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A critical evaluation of the role of subcutaneous abatacept in the treatment of rheumatoid arthritis: patient considerations

Authors Wells A, Jodat N, Schiff M

Received 11 October 2013

Accepted for publication 12 November 2013

Published 17 February 2014 Volume 2014:8 Pages 41—55

DOI https://doi.org/10.2147/BTT.S55783

Checked for plagiarism Yes

Review by Single-blind

Peer reviewer comments 3


Alvin F Wells,1,2 Nicole Jodat,1 Michael Schiff3

1Rheumatology and Immunotherapy Center, Franklin, WI, USA; 2Duke University Medical Center, Durham, NC, USA; 3University of Colorado, School of Medicine, Denver, CO, USA

Abstract: There are now more therapeutic options for the treatment of rheumatoid arthritis (RA) than ever before, involving a range of mechanisms of action and different routes of administration. The T-cell costimulation modulator abatacept is the first biologic therapy for RA to be available in both subcutaneous (SC) and intravenous (IV) formulations. This review evaluates the utility of SC abatacept, with a particular focus on patient-reported outcomes, including physical function, pain, fatigue, and quality of life. Practical questions relating to the clinical use of SC abatacept are also addressed, including the relevance of abatacept's mechanism of action; whether IV and SC abatacept are comparable; if patients can easily switch from IV to SC abatacept; whether an IV loading dose is needed; and if temporary treatment interruptions or lack of concomitant methotrexate can affect efficacy or safety. Topics that are of particular concern to patients when using SC biologics, such as injection-site reactions, are also discussed. Observational data from registries and meta-analyses of clinical studies suggest comparable clinical efficacy between biologic disease-modifying antirheumatic drugs; however, such analyses rarely focus on key determinants of patient quality of life such as pain, fatigue, and physical function. The head-to-head AMPLE study is one of the first studies powered to directly compare two biologics in patients with RA. Patient-reported outcomes from year 1 of the ongoing study are evaluated, demonstrating comparable improvements in physical function, pain, fatigue, Short Form-36 Health Survey, and Routine Assessment of Patient Index Data 3 scores between SC abatacept and SC adalimumab when administered with concomitant methotrexate. In summary, the data presented herein show that the SC formulation of abatacept provides a valuable addition to the range of available therapy options for patients with RA, capable of significantly improving key patient considerations such as pain, disability, loss of function, fatigue, and quality of life.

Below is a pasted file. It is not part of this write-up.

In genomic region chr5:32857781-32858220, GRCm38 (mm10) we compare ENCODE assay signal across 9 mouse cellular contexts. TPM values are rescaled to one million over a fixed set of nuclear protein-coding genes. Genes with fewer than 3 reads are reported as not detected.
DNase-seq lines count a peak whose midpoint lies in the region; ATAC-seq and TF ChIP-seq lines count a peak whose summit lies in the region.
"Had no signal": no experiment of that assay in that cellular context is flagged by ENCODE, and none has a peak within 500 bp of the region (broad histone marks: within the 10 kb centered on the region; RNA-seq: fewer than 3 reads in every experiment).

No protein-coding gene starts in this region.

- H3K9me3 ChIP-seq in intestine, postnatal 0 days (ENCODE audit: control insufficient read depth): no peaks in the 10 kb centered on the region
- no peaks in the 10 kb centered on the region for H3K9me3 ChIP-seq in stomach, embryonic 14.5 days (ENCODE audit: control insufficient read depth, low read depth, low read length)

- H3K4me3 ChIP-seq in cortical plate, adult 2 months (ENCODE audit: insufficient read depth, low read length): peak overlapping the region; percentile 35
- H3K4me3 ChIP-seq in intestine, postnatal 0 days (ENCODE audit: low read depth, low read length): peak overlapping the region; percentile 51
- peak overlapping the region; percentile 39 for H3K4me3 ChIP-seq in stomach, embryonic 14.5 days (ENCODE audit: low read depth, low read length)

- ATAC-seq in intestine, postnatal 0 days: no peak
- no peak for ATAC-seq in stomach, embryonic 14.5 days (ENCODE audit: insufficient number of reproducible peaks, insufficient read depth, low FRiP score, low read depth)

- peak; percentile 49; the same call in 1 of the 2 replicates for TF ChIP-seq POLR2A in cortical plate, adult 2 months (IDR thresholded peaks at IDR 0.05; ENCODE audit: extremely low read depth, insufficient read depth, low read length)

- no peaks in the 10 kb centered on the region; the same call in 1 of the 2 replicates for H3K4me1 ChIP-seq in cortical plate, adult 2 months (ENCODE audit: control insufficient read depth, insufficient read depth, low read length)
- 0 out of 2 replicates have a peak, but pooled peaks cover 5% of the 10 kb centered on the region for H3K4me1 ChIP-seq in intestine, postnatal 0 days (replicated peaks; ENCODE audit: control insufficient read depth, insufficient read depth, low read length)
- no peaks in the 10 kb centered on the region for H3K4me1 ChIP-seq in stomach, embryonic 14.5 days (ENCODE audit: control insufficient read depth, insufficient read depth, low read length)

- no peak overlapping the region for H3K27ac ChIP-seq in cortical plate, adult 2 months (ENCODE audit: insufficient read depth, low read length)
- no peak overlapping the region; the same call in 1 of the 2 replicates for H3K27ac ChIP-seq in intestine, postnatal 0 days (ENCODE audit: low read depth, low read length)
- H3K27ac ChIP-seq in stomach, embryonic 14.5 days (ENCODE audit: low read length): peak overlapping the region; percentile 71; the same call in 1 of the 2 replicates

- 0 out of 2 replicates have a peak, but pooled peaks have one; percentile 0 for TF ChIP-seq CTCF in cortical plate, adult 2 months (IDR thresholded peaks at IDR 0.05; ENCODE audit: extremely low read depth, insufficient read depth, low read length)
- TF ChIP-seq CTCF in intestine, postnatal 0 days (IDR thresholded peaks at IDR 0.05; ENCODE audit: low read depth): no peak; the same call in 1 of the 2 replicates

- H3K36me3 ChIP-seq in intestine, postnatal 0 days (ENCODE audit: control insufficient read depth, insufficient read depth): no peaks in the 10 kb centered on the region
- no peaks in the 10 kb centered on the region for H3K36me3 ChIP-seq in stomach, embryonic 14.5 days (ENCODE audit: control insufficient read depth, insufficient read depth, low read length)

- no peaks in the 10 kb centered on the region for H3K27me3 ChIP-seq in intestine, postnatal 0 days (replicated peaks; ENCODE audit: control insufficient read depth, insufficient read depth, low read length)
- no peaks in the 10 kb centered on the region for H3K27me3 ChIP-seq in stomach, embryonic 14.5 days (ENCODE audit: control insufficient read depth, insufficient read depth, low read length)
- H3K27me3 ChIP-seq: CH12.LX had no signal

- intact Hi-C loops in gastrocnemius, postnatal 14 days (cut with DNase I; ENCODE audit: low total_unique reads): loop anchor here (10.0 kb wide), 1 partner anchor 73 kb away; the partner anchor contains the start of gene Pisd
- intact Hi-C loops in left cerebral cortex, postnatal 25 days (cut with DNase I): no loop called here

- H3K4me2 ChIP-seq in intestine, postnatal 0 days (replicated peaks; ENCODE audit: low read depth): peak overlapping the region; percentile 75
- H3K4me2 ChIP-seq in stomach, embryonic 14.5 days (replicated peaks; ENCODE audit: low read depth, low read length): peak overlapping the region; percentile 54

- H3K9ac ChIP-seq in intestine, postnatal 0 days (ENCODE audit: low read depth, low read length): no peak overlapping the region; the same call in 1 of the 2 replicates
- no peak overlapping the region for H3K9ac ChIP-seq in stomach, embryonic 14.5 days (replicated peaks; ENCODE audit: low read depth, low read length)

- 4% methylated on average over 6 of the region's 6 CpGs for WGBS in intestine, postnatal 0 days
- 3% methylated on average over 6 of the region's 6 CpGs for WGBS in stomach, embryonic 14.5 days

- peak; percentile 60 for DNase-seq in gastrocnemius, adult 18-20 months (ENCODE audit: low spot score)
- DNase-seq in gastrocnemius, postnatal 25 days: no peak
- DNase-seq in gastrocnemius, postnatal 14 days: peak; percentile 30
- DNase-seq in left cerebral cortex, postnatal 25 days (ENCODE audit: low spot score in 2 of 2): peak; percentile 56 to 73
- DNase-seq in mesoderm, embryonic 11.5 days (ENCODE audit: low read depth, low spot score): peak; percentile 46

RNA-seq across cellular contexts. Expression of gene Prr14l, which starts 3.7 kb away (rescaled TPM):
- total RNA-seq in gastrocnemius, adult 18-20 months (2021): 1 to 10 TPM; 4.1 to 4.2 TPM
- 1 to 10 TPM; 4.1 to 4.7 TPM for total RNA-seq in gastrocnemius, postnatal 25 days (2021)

Keywords: rheumatoid arthritis, abatacept, subcutaneous, biologic DMARD, patient-reported outcomes

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